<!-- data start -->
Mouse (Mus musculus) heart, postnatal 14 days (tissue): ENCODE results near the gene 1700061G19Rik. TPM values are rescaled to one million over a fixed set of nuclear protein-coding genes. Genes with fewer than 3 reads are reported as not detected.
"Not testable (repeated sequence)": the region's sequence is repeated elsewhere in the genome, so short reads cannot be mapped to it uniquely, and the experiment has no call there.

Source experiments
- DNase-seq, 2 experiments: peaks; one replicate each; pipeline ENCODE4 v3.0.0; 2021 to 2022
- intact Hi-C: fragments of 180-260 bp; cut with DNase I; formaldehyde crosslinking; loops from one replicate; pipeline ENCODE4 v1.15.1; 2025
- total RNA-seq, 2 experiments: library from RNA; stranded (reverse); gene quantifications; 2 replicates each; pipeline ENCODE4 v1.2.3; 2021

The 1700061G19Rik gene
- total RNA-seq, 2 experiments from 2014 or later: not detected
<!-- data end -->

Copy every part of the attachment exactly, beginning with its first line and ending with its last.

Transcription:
Mouse (Mus musculus) heart, postnatal 14 days (tissue): ENCODE results near the gene 1700061G19Rik. TPM values are rescaled to one million over a fixed set of nuclear protein-coding genes. Genes with fewer than 3 reads are reported as not detected.
"Not testable (repeated sequence)": the region's sequence is repeated elsewhere in the genome, so short reads cannot be mapped to it uniquely, and the experiment has no call there.

Source experiments
- DNase-seq, 2 experiments: peaks; one replicate each; pipeline ENCODE4 v3.0.0; 2021 to 2022
- intact Hi-C: fragments of 180-260 bp; cut with DNase I; formaldehyde crosslinking; loops from one replicate; pipeline ENCODE4 v1.15.1; 2025
- total RNA-seq, 2 experiments: library from RNA; stranded (reverse); gene quantifications; 2 replicates each; pipeline ENCODE4 v1.2.3; 2021

The 1700061G19Rik gene
- total RNA-seq, 2 experiments from 2014 or later: not detected